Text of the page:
But the Waldensians continued to preach, wearing rough clothing and sandals and preaching repentance. A traveling Waldensian preacher was known as a barba and could be either a man or a woman. The barbes taught poverty, individual responsibility, and self-denial, and they promoted evangelism via public preaching and the personal study of the Scriptures (in one’s own language). The Waldensians loved the Bible and insisted that the Bible be their sole authority; at the same time, they publicly criticized the corruption of the Roman Catholic clergy. The Waldensians rejected many of the superstitious traditions of Catholicism, including prayers for the dead and holy water, and they spoke against indulgences and the doctrine of purgatory. Communion, they said, was a memorial of Christ’s death, not a sacrifice. They did not follow the church’s calendar concerning days of fasting, and they refused to bow before altars, venerate saints, or treat “holy” bread as holy. In short, the Waldensians could be seen as launching a pre-Reformation reform movement.

The Waldensians’ back-to-the-Bible approach appealed to many, and the movement quickly spread rapidly to Spain, northern France, Flanders, Germany, southern Italy, and even Poland and Hungary. But the Catholic Church did not take kindly to the Waldensian call to reform. In 1181 the archbishop of Lyons excommunicated the Waldensians. Three years later, the pope declared them to be heretics. In 1215 the Fourth Lateran Council declared an anathema on Waldensian doctrine.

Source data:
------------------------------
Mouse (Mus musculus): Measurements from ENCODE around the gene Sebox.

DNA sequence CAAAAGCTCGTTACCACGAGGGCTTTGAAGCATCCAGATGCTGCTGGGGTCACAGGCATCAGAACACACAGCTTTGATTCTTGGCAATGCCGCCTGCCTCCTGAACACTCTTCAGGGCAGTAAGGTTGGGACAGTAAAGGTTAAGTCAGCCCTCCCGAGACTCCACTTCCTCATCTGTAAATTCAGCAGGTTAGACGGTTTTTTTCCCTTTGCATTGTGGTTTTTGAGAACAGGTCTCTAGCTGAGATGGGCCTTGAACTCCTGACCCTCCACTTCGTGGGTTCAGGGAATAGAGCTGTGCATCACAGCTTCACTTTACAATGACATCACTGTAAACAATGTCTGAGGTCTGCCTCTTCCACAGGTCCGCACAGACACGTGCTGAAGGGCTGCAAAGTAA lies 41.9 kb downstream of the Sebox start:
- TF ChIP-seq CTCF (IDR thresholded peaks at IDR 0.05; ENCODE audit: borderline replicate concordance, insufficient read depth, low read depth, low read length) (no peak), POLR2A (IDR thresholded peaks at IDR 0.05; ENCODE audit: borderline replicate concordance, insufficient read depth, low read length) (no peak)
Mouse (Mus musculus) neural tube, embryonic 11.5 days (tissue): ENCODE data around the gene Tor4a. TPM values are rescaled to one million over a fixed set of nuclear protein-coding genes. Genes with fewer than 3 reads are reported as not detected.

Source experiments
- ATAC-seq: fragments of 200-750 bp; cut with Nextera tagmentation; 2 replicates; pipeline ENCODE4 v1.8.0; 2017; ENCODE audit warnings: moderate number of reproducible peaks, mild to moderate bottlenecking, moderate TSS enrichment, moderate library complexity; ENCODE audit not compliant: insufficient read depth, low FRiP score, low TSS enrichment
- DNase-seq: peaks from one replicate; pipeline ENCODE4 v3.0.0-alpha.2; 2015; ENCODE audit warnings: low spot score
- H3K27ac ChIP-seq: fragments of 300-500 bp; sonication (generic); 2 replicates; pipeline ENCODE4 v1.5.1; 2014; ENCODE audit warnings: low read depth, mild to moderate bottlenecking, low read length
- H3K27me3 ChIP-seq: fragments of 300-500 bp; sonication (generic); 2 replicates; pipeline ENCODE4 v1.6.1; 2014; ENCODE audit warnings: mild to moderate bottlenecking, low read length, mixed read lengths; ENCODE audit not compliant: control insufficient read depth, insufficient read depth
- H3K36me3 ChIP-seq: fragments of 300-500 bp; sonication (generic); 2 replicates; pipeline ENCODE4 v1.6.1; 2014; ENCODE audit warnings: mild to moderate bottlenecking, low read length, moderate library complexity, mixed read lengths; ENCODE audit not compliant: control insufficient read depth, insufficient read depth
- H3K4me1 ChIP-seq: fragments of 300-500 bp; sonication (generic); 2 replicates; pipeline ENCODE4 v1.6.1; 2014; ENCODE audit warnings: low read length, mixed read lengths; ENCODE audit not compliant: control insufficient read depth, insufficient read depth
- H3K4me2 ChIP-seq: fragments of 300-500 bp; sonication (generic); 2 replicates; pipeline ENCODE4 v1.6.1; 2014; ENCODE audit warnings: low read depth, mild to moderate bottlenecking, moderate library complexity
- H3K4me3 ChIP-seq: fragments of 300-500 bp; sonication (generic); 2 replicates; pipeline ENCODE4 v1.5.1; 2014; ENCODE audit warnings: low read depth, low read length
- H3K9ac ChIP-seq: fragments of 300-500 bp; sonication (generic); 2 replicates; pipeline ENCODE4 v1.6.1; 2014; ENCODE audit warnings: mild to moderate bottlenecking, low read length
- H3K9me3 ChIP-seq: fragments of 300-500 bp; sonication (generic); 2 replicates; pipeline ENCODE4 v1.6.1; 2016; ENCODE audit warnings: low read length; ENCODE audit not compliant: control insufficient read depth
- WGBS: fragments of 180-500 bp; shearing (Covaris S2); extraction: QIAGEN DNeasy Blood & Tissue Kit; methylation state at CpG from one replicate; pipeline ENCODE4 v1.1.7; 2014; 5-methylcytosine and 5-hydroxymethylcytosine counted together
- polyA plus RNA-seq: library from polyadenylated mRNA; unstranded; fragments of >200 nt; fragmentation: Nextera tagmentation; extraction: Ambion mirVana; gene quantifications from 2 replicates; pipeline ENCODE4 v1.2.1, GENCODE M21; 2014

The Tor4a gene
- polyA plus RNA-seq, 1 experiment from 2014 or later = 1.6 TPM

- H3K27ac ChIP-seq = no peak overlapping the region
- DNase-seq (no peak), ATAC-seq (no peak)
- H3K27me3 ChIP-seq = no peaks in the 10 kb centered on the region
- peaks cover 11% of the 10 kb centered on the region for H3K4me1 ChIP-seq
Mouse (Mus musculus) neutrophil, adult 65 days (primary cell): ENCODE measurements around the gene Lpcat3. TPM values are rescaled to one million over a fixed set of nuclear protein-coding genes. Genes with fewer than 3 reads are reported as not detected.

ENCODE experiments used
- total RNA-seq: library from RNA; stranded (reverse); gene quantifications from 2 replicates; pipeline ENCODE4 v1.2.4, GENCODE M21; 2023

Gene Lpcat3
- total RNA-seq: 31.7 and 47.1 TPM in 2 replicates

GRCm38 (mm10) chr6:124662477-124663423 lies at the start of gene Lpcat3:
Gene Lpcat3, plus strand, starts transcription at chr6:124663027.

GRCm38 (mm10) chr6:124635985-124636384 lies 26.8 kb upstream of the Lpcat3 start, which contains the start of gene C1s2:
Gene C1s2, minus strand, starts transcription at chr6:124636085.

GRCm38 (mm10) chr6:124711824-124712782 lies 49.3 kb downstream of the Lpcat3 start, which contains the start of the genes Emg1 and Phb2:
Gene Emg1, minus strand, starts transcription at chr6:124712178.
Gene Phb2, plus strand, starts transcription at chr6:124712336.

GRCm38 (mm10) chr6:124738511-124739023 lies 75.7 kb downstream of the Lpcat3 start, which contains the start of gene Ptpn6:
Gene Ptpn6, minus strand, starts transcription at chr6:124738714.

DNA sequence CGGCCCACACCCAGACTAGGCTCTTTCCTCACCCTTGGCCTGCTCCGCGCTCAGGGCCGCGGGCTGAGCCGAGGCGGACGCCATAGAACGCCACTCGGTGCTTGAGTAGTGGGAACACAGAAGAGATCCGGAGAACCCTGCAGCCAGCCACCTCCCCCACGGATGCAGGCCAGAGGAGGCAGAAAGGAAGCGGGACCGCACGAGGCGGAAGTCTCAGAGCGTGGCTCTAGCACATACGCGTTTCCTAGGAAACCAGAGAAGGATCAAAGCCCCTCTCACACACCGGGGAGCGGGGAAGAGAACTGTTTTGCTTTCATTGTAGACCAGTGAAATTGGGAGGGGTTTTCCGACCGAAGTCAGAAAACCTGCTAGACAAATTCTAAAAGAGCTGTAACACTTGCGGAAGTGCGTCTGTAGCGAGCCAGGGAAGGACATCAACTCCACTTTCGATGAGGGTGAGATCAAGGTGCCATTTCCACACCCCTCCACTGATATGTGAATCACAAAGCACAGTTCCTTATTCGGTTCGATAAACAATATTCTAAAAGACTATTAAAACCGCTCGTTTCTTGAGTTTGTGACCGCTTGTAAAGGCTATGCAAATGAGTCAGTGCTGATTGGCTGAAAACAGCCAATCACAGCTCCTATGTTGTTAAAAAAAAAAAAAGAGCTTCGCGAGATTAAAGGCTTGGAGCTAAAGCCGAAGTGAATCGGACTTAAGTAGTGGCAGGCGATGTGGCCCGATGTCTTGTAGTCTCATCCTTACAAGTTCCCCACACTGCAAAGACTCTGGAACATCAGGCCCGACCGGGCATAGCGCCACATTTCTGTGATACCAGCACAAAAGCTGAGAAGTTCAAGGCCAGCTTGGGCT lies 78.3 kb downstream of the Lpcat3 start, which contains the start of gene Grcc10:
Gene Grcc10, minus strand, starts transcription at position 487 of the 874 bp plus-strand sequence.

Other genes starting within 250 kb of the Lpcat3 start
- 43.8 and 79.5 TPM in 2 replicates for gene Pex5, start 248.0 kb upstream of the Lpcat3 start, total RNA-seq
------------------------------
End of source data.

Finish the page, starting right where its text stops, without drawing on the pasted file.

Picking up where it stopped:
In the 1230s, persecution against the Waldensians increased and lasted for three hundred years. In some areas Waldensians faced the death penalty if they refused to recant, and the Inquisition began actively seeking the leaders of the various Waldensian groups. The Waldensians went underground, and many groups retreated into remote areas in the Alps in order to survive. In 1487 Pope Innocent VIII pronounced a crusade against two Waldensian groups in the Cottian Alps along the French-Italian border, and many villages were devastated. In April 1545 two Waldensian towns in France, Merindol and Cabrieres, along with twenty-eight smaller villages, were attacked by troops sent by Cardinal Tournon, the archbishop of Lyons. The towns were destroyed, the women were raped, and about four thousand people killed. In response to such severe persecution, many Waldensians fled to Geneva, Switzerland, where they found refuge with John Calvin.